Indianapolis awarded federal grant to remove lead from lower-income homes

This is an archived article and the information in the article may be outdated. Please look at the time stamp on the story to see when it was last updated.

The U.S. Department of Housing & Urban Development has awarded a $3 million grant to help Indianapolis remove lead-based paint from at least 240 homes or rental properties in the city where children under the age of six are living.

The removal can cost at least $10,000, and the impacted families, who are eligible for the funding, do not have the money.

“The floors, the kitchen, the basement even, it was everywhere,” said Rod Smith, an Indianapolis homeowner who received financial help from a previous grant for the cleanup inside his home.

“I thought we’ve got to get us out of the house or the lead out of the house,” he said.

“If you have lead-based paint that is stable, that’s not a hazard, that’s not going to generate dust or small debris, but if the paint, due to moisture or age is deteriorating, that dust, that’s what we’re going after,” said Greg Stocking with the Indianapolis Department of Metropolitan Development.

Another eligibility requirement is an annual household income; the family has to be earning less than 80 percent of the area median income. For a family of four, that is $52,100.

“We still have 1 percent of our children in Indiana who are tested, who come up positive, and that means a permanent change for that child. They lose IQ points, and they can have behavioral problems as a result,” said Dr. Indra Frank, President of Improving Kids’ Environment, an area organization that will partner with the city on the grant.

There are also concerns outside of homes where lead has contaminated the soil where children play due to chipping paint, leaded gases that were used in vehicles and the pollution from older factories.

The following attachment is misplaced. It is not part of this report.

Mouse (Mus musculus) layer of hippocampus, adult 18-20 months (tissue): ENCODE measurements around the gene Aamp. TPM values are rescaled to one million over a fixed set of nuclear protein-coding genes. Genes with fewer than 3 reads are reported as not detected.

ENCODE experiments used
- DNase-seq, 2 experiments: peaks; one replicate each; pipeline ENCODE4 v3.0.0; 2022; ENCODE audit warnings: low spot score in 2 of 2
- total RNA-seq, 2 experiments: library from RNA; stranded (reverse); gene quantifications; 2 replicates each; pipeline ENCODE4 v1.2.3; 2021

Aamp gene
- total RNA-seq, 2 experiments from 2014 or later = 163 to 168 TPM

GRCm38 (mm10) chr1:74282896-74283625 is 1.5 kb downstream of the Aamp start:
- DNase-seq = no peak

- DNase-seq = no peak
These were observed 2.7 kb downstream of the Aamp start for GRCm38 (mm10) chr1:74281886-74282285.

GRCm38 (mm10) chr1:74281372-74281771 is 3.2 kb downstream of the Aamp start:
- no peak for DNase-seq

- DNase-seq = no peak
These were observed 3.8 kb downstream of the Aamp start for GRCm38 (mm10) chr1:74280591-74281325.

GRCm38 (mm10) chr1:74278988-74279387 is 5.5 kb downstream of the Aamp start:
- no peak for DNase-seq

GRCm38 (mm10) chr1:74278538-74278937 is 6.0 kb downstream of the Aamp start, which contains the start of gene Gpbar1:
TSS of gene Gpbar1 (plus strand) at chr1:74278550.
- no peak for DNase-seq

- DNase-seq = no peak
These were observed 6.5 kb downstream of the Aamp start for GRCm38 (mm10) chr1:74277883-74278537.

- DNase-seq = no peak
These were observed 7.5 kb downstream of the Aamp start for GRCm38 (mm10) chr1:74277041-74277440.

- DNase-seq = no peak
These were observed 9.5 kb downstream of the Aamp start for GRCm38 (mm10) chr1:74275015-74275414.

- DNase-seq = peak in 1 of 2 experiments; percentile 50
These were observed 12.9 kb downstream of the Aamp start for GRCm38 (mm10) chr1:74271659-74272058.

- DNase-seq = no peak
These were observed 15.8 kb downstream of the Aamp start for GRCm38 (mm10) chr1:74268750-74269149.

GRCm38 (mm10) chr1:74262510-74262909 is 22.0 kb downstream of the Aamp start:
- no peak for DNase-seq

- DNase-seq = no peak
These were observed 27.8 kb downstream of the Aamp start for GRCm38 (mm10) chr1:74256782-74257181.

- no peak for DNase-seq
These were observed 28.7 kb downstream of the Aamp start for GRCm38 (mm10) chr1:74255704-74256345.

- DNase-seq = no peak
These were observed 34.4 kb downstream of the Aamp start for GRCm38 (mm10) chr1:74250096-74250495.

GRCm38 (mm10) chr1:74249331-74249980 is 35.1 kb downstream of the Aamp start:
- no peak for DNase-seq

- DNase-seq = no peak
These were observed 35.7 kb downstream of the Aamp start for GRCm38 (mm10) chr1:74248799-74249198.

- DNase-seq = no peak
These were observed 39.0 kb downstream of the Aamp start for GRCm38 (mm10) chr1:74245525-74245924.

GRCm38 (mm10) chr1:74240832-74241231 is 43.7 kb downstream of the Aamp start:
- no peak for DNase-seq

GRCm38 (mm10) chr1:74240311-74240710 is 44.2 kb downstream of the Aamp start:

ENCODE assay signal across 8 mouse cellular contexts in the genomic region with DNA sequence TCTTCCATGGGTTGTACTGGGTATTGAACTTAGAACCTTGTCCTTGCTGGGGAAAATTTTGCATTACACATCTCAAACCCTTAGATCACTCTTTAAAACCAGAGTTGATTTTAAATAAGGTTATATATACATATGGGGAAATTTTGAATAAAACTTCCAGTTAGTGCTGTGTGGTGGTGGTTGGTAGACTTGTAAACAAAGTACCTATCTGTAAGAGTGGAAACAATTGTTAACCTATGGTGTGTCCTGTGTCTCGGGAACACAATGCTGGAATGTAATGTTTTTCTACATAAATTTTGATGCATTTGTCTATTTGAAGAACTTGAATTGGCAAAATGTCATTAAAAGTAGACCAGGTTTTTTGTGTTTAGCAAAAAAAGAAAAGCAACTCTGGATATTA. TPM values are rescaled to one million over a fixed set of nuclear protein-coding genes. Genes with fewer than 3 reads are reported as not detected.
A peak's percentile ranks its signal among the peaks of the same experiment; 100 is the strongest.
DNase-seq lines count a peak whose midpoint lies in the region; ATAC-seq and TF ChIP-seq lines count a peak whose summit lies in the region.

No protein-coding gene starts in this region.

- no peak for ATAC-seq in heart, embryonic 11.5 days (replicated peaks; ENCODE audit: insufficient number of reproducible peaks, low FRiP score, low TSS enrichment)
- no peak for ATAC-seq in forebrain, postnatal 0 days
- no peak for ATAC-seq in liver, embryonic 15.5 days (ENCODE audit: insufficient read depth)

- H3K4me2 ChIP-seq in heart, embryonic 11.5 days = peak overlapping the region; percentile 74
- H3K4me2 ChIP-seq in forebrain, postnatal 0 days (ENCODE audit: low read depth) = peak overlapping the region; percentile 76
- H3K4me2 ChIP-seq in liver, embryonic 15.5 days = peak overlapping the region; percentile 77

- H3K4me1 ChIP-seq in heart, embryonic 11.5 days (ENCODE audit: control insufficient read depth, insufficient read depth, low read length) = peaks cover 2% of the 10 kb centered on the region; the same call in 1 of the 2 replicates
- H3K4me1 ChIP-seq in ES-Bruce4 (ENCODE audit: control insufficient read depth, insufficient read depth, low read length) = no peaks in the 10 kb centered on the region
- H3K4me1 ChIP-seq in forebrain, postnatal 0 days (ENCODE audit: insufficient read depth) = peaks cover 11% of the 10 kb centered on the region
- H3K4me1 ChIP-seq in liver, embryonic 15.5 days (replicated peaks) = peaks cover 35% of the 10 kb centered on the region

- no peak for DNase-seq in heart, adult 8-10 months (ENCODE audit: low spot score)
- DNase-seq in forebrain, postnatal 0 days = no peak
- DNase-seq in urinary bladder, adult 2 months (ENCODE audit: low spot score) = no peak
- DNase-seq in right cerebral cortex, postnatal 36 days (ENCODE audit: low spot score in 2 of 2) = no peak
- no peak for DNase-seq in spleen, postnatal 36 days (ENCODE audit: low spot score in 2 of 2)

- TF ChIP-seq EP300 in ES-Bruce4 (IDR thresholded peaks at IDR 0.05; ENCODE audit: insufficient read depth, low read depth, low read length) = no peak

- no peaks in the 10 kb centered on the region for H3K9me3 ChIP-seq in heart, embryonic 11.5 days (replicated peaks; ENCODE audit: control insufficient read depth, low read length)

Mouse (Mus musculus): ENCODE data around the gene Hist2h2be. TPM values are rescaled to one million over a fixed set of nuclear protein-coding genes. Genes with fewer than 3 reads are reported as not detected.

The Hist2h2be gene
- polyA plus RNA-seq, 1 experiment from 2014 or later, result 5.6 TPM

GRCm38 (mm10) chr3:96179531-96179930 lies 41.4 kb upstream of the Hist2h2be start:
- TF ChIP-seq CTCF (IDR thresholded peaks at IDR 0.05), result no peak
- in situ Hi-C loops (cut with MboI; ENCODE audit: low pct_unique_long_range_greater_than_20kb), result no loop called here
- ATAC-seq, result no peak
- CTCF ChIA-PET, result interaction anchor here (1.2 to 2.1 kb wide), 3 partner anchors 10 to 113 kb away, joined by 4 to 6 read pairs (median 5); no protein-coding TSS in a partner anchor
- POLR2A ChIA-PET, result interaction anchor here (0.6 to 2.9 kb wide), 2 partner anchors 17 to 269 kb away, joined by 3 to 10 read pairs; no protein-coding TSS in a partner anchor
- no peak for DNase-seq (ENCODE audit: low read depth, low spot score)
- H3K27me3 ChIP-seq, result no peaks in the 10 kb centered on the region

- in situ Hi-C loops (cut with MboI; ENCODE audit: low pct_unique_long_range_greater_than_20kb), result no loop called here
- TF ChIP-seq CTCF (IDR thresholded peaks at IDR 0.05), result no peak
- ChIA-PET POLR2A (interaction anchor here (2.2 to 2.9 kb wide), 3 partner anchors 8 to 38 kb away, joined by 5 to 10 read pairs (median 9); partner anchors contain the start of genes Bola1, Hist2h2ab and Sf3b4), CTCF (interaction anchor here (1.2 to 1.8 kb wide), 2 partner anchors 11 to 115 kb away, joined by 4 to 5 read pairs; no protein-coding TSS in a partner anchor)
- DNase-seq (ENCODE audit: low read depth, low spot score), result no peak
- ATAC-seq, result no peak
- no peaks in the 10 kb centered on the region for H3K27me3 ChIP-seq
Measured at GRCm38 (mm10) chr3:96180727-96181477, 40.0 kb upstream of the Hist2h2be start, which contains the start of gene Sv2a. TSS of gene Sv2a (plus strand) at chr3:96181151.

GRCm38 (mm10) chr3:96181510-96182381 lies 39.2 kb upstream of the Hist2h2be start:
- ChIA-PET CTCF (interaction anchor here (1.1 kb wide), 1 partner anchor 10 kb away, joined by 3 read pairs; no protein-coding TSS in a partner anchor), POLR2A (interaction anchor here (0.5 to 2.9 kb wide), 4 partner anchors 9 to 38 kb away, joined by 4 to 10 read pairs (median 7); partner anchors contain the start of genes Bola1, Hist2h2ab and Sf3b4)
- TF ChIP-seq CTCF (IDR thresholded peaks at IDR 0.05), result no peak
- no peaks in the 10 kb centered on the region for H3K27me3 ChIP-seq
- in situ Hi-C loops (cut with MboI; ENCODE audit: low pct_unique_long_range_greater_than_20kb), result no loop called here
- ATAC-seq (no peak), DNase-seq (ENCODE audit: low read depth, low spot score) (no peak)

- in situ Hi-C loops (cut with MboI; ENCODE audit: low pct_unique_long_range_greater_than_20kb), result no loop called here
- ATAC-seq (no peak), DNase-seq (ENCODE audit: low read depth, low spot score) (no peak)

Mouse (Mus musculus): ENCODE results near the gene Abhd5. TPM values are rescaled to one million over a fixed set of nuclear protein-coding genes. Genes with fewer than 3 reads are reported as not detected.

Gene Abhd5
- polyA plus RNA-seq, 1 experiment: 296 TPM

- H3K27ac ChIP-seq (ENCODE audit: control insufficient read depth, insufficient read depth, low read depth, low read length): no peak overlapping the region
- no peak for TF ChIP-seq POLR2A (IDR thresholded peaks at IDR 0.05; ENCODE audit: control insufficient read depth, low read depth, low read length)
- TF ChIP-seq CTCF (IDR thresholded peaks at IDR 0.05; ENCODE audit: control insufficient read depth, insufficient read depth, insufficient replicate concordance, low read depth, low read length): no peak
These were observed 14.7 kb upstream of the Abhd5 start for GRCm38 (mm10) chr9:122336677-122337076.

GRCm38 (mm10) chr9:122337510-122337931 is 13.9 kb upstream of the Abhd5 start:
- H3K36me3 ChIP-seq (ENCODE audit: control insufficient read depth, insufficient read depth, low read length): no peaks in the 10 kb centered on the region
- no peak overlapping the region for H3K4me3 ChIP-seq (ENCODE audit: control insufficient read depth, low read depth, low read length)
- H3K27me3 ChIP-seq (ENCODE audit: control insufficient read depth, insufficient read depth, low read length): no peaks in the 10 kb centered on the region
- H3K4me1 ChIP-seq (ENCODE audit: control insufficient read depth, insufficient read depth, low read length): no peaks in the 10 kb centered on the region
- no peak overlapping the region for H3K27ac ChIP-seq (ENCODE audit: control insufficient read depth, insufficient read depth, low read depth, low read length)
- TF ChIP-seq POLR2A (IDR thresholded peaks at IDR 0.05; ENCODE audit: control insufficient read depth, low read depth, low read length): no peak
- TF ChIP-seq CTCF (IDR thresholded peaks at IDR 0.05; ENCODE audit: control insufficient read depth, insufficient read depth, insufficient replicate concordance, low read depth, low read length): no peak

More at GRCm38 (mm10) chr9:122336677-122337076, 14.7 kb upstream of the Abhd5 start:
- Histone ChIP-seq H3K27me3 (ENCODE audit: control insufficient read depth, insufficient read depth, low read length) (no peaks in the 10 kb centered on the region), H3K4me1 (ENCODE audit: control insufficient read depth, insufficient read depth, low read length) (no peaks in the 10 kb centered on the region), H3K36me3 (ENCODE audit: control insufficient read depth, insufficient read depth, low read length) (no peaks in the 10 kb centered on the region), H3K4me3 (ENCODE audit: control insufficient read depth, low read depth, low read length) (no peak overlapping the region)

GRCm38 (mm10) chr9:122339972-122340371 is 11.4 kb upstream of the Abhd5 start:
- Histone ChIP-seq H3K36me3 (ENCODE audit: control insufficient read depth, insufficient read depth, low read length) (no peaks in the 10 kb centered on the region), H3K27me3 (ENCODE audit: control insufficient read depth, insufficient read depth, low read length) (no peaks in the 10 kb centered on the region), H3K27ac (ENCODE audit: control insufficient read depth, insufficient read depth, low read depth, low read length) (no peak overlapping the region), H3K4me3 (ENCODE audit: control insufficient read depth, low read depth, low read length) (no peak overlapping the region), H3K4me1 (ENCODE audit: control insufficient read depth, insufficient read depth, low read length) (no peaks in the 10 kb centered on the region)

“The lead gets in the soil from emissions from cars or commercial facilities that would pump it up in the air, and it would resettle,” said Stocking.

In this situation, the city may replace the soil, dilute it or cover it up.

Two sites where factories have created lead contamination include the former Avanti Site at 502 S. Harris Ave. The EPA performed an emergency cleanup and created a hazardous waste cap on-site where there was a lead smelter for decades.

The other site is American Lead at 1600 E. 21st St. The EPA tested 200 nearby properties, concerned about residual lead contamination back in 2005.

“My message would be, of course, get it done. Children deserve a lead-free environment,” said Smith.

Apartment complexes can also apply for the funding. The management companies will, however, be responsible for 20 percent of the cleanup costs, and they will have to make a multi-year commitment to house the families that meet the grant’s eligibility requirements in the units that were repaired.

More information about the grant is available online.

Notice: you are using an outdated browser. Microsoft does not recommend using IE as your default browser. Some features on this website, like video and images, might not work properly. For the best experience, please upgrade your browser.